The potatoes and the corn. They should take about 15 minutes to start showing signs of doneness. Still, poke the potatoes with a fork. We want the fork to go in smoothly and be released quickly. For the corn on the cob, when poked with the fork, it squirts out juices when ready. Once we get to this point we should be close to the end of the cooking process and we can add the olives and the green peas. Let cook for another five minutes. Turn off and remove from the burner.
What I like about this recipe is that could be done early in the day and enjoyed later that evening. Put all the ingredients in a slow cooker before you leave for work and come home to dinner already made. There is something about stews that makes them very substantial and homelike. Stews and soups are like culinary blankets that warm you from the inside out. Pour any stew over rice and they are a complete meal or eat them with a nice piece of crusty bread.
This is one of the recipes that a food meditation could be done with. As you eat it explore the flavors that burst with every bite. Look for how many flavors come forward. Take your time and savor your hard work. Truly enjoy the experience and slow down the moment. Food is nourishment for the body and we should dedicate time to truly enjoy it. I hope you enjoy this recipe as much as I enjoy making it!
Keep the fire burning . . .Print
Easy, No-fuss Puerto Rican Inspired Beef Stew
This stew is full of layers of flavors that keep your tastebuds going. Eat itself or over rice or pasta, this stew is sure to hit the spot.
- Prep Time: 30 minutes
- Cook Time: 1 30 hour
- Total Time: 1.5 hours
- Yield: 6 servings 1x
- Category: Stews and Soups
- Method: Stewing
- Cuisine: Puerto Rican
- Two strips of bacon, small diced
- Two pounds beef, trimmed and cubed
- Two ounces lean cured ham, washed and diced
- One can of diced tomatoes. I prefer the fire-roasted diced tomatoes with garlic
- One green pepper, seeded and chopped
- One cubanelle pepper, seeded and chopped.
- One onion, peeled and chopped
- Three fresh culantro leaves, chopped. Use cilantro if culantro is not available
- ¼ cup of red wine
- Two tablespoons tomato paste
- ¾ pounds potatoes, peeled and quartered, or fingerling/baby potatoes
- ¾ pound pumpkin, peeled and cubed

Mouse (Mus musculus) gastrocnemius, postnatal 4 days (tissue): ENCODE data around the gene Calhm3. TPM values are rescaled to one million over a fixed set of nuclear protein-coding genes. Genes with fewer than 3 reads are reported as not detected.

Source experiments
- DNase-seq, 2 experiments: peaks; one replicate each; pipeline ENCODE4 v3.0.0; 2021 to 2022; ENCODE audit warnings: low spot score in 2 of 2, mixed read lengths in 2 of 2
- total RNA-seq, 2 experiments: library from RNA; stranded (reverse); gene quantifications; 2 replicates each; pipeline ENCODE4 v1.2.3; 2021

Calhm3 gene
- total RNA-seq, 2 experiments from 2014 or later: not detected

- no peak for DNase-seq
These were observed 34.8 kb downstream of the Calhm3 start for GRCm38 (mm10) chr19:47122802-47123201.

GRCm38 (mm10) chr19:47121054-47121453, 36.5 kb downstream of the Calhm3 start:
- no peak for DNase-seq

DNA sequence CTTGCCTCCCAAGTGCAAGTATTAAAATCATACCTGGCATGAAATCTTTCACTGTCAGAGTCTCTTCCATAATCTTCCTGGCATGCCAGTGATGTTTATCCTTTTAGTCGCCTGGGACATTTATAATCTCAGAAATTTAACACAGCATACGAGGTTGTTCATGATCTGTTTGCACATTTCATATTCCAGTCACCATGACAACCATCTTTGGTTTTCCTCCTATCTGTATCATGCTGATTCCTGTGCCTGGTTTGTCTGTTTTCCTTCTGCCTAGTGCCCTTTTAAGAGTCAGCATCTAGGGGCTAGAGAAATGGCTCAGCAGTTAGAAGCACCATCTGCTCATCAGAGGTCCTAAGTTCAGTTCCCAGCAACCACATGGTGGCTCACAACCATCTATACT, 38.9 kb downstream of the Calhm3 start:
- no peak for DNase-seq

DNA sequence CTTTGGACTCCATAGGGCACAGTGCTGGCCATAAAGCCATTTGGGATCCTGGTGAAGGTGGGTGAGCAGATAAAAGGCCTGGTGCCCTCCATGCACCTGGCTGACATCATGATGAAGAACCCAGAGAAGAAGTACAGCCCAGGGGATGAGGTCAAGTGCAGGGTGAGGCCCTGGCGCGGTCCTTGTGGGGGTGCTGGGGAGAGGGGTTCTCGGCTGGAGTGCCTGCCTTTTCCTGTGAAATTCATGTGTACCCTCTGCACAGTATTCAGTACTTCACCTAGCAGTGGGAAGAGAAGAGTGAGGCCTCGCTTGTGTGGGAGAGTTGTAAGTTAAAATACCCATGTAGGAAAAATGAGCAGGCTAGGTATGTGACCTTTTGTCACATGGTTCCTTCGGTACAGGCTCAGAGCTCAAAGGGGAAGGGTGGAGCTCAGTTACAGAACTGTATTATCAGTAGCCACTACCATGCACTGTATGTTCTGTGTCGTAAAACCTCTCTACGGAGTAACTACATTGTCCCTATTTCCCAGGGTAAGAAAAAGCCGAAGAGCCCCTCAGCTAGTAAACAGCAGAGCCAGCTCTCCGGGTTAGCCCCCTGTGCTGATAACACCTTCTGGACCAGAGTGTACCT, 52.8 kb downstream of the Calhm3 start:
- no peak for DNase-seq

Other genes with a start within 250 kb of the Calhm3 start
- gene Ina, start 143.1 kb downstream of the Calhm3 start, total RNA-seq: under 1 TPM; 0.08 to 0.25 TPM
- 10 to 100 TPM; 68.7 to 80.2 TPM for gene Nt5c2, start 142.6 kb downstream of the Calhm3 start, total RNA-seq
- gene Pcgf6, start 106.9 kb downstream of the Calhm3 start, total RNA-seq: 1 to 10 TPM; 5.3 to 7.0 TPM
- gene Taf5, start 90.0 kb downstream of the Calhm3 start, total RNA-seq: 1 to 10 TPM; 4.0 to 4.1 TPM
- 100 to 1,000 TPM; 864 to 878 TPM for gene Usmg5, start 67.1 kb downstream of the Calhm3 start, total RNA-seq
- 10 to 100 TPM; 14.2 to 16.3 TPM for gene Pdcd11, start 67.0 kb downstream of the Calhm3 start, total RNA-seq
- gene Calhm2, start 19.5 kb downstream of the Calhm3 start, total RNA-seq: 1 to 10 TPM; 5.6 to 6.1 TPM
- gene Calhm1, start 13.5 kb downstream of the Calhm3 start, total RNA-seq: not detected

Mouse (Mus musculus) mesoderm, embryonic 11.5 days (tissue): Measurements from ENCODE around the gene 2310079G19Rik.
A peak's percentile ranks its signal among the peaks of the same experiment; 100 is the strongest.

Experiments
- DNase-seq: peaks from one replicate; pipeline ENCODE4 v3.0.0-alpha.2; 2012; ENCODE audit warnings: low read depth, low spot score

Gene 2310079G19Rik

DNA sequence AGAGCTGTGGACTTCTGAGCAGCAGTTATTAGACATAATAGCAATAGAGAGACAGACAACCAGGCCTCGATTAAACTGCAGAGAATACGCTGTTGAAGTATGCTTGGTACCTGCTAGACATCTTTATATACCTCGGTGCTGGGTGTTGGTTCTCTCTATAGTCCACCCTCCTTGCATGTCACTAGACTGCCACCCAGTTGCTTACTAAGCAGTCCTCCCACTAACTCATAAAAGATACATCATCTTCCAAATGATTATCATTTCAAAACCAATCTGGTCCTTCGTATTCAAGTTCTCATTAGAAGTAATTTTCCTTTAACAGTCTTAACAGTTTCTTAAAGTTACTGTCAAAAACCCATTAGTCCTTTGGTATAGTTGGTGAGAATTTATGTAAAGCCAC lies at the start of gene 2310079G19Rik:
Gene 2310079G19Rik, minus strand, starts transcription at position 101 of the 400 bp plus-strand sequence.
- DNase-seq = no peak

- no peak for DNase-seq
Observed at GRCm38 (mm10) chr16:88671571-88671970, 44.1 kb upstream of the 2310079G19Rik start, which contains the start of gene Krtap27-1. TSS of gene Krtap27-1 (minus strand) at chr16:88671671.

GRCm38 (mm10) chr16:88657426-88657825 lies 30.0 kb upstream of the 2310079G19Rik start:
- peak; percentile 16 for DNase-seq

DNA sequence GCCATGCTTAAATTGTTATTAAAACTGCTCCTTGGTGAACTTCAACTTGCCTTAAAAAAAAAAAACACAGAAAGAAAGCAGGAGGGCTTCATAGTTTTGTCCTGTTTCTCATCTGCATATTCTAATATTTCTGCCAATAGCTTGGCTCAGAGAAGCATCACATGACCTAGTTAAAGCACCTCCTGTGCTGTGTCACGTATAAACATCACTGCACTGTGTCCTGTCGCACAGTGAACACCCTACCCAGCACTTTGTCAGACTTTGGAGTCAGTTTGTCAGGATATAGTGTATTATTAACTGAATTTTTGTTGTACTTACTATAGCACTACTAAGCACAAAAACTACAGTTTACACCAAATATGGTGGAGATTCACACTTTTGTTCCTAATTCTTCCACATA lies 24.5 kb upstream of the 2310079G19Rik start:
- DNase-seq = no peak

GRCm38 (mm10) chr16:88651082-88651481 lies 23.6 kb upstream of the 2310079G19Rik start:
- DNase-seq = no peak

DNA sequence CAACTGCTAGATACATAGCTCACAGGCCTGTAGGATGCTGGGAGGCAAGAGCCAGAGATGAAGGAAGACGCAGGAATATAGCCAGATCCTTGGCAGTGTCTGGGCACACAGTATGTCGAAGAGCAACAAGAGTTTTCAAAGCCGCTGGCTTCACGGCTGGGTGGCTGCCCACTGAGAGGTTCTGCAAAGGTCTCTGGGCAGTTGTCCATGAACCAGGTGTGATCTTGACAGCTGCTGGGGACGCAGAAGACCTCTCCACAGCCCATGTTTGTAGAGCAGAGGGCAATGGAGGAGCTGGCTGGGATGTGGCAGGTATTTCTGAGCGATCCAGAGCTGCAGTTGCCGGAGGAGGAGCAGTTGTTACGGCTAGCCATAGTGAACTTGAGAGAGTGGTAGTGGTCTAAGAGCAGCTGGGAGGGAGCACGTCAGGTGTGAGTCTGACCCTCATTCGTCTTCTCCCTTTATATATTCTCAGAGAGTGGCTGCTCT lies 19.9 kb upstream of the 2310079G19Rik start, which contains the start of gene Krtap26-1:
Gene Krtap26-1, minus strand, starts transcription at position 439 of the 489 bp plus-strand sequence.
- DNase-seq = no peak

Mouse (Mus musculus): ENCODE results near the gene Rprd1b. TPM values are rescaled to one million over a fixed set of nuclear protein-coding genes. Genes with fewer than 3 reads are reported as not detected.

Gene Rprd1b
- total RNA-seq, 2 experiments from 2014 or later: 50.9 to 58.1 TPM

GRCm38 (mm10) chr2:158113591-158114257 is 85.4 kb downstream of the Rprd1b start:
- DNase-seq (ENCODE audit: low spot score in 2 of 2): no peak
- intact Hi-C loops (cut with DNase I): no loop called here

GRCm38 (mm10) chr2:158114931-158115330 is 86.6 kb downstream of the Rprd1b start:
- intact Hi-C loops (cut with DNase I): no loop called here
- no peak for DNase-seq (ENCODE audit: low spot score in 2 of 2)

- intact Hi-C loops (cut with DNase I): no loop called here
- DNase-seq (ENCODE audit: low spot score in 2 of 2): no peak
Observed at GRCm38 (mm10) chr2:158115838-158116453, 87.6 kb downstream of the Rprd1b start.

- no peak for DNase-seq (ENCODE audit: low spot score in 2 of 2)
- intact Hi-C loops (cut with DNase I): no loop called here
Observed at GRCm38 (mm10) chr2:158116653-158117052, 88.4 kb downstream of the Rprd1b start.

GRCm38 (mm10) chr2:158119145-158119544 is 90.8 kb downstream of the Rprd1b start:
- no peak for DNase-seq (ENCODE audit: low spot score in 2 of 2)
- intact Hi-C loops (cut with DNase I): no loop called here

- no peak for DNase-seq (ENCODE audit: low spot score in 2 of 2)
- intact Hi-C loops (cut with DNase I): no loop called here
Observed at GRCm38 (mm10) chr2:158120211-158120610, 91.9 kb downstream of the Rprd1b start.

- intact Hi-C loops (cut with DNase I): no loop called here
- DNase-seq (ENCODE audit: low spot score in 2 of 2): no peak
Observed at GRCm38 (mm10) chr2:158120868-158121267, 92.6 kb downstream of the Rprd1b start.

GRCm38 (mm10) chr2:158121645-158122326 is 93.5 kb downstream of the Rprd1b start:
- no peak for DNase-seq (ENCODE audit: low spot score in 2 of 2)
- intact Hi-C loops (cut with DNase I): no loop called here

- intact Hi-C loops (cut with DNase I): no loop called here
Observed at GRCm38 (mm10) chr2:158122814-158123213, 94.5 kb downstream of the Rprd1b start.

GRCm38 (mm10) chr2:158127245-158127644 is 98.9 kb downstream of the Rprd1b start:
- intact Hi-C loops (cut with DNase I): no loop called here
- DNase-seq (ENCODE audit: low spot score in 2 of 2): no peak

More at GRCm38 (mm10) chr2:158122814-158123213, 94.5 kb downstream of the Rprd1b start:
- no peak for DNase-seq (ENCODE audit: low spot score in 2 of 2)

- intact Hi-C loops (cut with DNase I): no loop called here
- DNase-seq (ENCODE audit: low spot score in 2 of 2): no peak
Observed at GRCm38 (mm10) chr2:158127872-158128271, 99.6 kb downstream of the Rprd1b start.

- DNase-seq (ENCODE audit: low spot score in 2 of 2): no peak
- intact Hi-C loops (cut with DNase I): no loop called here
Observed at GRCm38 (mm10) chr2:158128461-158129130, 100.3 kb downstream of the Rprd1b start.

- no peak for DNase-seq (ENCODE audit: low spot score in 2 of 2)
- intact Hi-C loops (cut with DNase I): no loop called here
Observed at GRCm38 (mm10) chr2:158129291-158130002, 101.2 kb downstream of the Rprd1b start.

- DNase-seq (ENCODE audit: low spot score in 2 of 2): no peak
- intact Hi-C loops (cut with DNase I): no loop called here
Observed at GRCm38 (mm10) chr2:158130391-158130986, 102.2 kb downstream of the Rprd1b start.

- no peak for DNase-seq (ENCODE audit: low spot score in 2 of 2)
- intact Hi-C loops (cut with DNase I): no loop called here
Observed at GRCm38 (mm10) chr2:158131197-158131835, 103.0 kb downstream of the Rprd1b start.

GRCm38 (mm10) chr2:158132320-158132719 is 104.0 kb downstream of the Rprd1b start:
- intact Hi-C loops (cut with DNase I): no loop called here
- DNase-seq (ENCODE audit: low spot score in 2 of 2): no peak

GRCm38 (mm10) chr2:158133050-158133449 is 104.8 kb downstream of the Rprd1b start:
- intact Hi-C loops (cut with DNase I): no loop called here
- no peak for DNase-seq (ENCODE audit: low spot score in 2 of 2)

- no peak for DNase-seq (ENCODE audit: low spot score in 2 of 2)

- One fresh corn on the cob, shucked and broken into three pieces
- One small cured ham bone washed
- 1 ¾ quarts beef stock, about 7 cups, use water if stock is not available
- One cup of frozen green peas
- 15 to 20 olives, optional
- Season beef cubes with salt, pepper, garlic powder, and cumin.
- In a large stockpot cook bacon pieces until crisp but not burnt. Add cubed beef and brown. Do not fully cook meat, just quickly sear until it gets a nice brown color. About 10~15 minutes.
- Once browned, add onion, both peppers, canned tomatoes, and cilantro. Quickly saute to start to render the vegetable flavors. About 5 minutes
- Add red wine and deglaze the bottom of the pot. Allow the wine to reduce a bit while scrapping the bottom of the pot with a wooden spoon.
- Add beef stock/water, along with potatoes, pumpkin, and corn.
- Cover and boil over low to low-moderate heat for about an hour. we are looking for a gentle simmer
- From time to time, check the pot and look for any oil floating to the top. With a soup spoon gently scoop as much excess oil as needed.
- On the last 5 to 10 minutes of cooking, add frozen green peas and olives
- If stew reduces faster than potatoes are cooked, add more stock/water, one cup at a time.
- I prefer to sear the meat to seal in the juices in the meat and expand the flavor to the veggies before It begins to stew, but this recipe could easily be moved to an Instant Pot or slow cooker. I would reduce the liquid to by maybe a quarter or a half, as the liquid will accumulate as it stews. If using an Instant Pot or Slow Cooker, place all ingredients in the pot before starting pot or cooker.
- If you want to spice this recipe replace the cubanelle pepper with jalapeno or any other firey pepper you enjoy.